QUESTION 3: According to the Arts & Economic Impact Study 5, the nonprofit arts and cultural organizations in Raleigh generated $532 million in economic activity, representing 95% of the total activity for Wake County in fiscal year 2015.  The creative economy also supports over 8,00 full-time equivalent jobs in Raleigh and generates $26 million in tax revenue for local government.  

What is your vision for the arts and the role they would play in Raleigh’s overall economic development strategy?

Joshua Bradley: Any money from the occupancy tax that cannot be redirected into affordable housing or infrastructure could be used to support local artists.  Arts and Culture are important for the City as a whole and great effort should be made to support artists of all backgrounds. 

Patrick Buffkin: N/A

Sam Hershey: Raleigh’s thriving arts scene is a huge draw for people moving here as well as an economic engine for the city. The city council should always work with the arts community on all relevant projects/issues to ensure that their voice is heard and their interests are taken into consideration. 

QUESTION 4: What is your vision for Raleigh 20 years from now? Development will happen whether you support it or not — so what is next? What is the big idea? What is YOUR big idea?

Joshua Bradley: “Growth” is understood to be synonymous with expansion, and that is always expansion of population and the addition of housing, and under a purely capitalist model, that means high end housing for developer profits. Raleigh needs growth in affordable housing, growth in living wage jobs, growth in including marginalized community participation in government. Much of what is defined as growth, as currently used in discussions with developers and community leaders, is predicated on and largely dedicated to the growth of private profit, when the challenges the city faces require a more mature and overarching idea of what it means to create a vibrant and sustainable future.  Private profit must be assigned a lesser role in our conversations than it currently occupies.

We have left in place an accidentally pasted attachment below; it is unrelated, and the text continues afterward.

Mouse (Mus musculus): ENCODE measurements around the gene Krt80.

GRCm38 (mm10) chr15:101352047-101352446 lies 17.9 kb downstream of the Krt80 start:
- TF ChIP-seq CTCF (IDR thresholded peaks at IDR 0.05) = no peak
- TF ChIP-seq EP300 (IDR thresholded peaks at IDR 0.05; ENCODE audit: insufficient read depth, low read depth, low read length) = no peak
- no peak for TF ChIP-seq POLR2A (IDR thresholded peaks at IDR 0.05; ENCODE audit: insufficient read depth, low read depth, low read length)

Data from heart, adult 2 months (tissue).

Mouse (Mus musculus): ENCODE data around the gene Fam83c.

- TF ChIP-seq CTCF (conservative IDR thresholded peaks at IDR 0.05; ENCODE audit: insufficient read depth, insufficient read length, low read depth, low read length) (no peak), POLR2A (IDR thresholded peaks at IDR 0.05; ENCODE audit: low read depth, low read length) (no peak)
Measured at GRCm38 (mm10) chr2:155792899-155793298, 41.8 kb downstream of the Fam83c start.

We can’t talk about growth in a vacuum. We must ask the questions:  Growth for whom? Is it growth that benefits our communities? Does it make Raleigh a better place to live, or does it push working people out of the city in the interest of private profit?

The city is growing; anti-growth is not an option. But if Raleigh really wants to grow into the vibrant city the current council claims to envision, a “fulfilling and inspired future for all,” we need leaders who will prioritize the needs of the people that live here over the money that can be made.

Patrick Buffkin: N/A

Sam Hershey: See my answer to the first question.

QUESTION 5: With rising costs for parking and rent, what will you do to help keep independent, locally-owned shops in downtown Raleigh from being swallowed up by larger chains?

Joshua Bradley: The city needs to stop incentivizing large corporations to move to Raleigh.  We also need to do what we can to encourage employers to pay a living wage. The workers in Raleigh have a harder time supporting local businesses rather than the larger, cheaper corporate stores, if they are barely able to pay the rent and put food on the table.  If the residents of Raleigh have more money in their pockets, they are more likely to spend on quality local products instead of cheaper corporate ones.

Patrick Buffkin: N/A

Sam Hershey: Raleigh does a great job of promoting local businesses over chains, especially downtown, and we should continue to do so. A lot of that credit goes to our city’s consumers, who frequently choose to spend their money at locally-owned shops over chains. This is an issue more controlled by the market than anything, but insofar as the council can have an impact on it, as a small business owner myself, I will always work hard to ensure that small businesses and local shops have whatever tools the city can provide to compete with larger chains.